Why is my customer asking for a W-9 form?
Companies that make payments in the normal course of their business are required to report certain payments to both the IRS and to the person or entity paid at the end of each calendar year. This is typically done using Form 1099. The IRS calls this requirement “Information Reporting” and the process is similar to the way that employers report wages paid to employees on Form W-2.
When the payment for a product or service is required to be reported to the IRS on Form 1099, your customer is required to ask for your taxpayer identification number (TIN). Your unique TIN is the way the IRS identifies you in its records. A TIN is typically either your personal social security number (SSN) or an employer identification number (EIN).
When the IRS receives the payment information on Form 1099 they compare that information to the income that you reported on your income tax return. If the income that your report on your tax return does not include all the payments reported on all Form 1099s received by the IRS, your return could be red-flagged. The IRS could then take steps to determine why all income earned was not reported.
The consequence of not submitting a W-9
If you do not provide your TIN number to your customer when requested, the customer will not be able to specifically report your income on Form 1099. The IRS will then require your customer to reduce all payments to you by 24% and remit this amount to the IRS on Form 945. (See our blog article on backup withholding).
The IRS will hold your customer personally responsible for this 24% if they don’t obtain the TIN number or withhold the required amount. Additional penalties and interest could also be assessed in addition to the 24% in backup withholding. Therefore, most companies put procedures in place to obtain all their vendor’s TIN numbers in advance of making any payment. Requesting Form W-9 to be completed is the standard process that the IRS has created for payers to obtain the TIN number.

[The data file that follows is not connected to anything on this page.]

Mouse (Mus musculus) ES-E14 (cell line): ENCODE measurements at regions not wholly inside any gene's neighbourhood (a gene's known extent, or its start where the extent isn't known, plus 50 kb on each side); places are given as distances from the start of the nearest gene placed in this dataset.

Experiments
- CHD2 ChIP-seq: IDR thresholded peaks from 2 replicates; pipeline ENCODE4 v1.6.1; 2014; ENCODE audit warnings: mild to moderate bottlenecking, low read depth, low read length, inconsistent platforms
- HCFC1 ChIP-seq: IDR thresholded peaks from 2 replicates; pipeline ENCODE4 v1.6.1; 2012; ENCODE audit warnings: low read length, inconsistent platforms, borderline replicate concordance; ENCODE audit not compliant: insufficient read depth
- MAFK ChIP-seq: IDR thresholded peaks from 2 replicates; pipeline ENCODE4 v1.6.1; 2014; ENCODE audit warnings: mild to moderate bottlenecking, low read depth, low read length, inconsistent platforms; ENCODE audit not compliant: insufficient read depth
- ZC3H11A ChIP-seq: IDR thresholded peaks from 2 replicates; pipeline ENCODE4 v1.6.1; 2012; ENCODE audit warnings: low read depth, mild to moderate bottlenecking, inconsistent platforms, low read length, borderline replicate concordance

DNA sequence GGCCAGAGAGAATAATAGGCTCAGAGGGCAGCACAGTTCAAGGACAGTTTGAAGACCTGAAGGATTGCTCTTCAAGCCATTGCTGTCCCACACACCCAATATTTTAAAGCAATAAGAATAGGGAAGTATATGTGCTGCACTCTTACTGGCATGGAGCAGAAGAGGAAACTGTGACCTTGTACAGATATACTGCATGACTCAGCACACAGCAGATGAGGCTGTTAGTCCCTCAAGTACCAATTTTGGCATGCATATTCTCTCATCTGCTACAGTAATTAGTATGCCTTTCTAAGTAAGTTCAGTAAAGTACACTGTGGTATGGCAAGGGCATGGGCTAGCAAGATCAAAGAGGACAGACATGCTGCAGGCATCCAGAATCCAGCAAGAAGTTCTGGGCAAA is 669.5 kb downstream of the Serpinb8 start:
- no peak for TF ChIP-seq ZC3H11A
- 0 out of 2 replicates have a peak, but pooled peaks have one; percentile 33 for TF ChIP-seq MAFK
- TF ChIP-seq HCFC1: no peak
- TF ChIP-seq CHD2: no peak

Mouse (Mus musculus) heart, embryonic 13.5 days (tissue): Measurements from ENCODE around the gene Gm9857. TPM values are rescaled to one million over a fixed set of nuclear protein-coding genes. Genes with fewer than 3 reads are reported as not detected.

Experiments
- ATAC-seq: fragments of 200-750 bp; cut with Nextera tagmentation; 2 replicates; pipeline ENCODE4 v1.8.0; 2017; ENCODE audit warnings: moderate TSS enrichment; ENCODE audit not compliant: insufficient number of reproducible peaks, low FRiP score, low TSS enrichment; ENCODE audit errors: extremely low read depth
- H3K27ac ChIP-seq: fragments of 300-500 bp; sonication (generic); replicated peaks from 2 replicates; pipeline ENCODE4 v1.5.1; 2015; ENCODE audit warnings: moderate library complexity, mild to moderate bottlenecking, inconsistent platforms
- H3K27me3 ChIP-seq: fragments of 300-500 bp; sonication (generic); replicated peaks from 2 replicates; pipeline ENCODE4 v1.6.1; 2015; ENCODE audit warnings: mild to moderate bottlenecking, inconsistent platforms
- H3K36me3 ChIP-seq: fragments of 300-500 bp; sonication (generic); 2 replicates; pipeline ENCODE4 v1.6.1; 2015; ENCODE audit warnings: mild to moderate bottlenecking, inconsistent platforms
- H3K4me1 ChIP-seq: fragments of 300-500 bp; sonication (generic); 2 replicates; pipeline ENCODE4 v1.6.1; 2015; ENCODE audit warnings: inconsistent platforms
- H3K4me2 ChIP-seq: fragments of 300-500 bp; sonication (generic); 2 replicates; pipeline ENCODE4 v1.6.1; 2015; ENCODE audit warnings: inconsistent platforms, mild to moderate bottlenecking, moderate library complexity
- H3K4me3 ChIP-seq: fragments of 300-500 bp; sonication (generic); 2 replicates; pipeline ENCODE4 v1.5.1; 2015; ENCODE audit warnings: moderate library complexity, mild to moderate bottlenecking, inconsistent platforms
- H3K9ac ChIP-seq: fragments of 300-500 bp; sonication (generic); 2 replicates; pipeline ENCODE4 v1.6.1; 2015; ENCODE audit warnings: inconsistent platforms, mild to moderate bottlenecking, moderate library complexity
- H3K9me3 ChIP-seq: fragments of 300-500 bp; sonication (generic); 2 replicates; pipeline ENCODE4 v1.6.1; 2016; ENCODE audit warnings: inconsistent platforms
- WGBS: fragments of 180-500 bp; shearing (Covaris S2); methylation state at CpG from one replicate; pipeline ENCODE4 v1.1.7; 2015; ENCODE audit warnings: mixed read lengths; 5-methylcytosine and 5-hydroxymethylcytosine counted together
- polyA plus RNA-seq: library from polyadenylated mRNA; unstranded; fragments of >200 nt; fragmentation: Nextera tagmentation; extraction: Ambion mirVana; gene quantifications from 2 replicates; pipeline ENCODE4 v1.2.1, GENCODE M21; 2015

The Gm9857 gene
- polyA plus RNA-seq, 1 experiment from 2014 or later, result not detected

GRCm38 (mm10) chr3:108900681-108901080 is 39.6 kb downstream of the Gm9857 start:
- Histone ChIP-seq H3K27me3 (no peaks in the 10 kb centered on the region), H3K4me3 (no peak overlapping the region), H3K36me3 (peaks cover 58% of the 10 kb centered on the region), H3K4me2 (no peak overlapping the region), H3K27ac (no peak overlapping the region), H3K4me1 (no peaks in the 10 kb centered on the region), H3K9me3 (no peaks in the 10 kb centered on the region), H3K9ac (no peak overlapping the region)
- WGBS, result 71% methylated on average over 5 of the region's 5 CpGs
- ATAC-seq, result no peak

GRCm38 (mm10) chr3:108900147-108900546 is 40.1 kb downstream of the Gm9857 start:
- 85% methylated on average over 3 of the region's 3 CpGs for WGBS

CONCLUSION: Vendors are not required to submit a Form W-9, however, the likely result would be a 24% reduction in payments to them by their customers. This is from the IRS’s backup withholding regulation. Therefore, when required to complete your W-9 form, it is advised to provide it to your customer.
Examples of information returns
Examples of information returns that use information from Form W-9 include, but are not limited to, the following:
- Form 1099-INT (interest earned or paid)
- Form 1099-DIV (dividends, including those from stocks or mutual funds)
- Form 1099-MISC (various types of income, prizes, awards, or gross proceeds)
- Form 1099-B (stock or mutual fund sales and certain other transactions by brokers)
- Form 1099-S (proceeds from real estate transactions)
- Form 1099-K (merchant card and third-party network transaction)
- Form 1098 (home mortgage interest), 1098-E (student loan interest), 1098-T (tuition)
- Form 1099-C (canceled debt)
- Form 1099-A (acquisition or abandonment of secured property)
Use Form W-9 only if you are a U.S. person (including a resident alien), to provide your correct TIN.
Use W9manager’s guided process to create your W-9
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Disclaimer – Any accounting, business or tax advice contained in this communication, including attachments and enclosures, is not intended as a thorough, in-depth analysis of specific issues, nor a substitute for a formal opinion, nor is it sufficient to avoid tax-related penalties.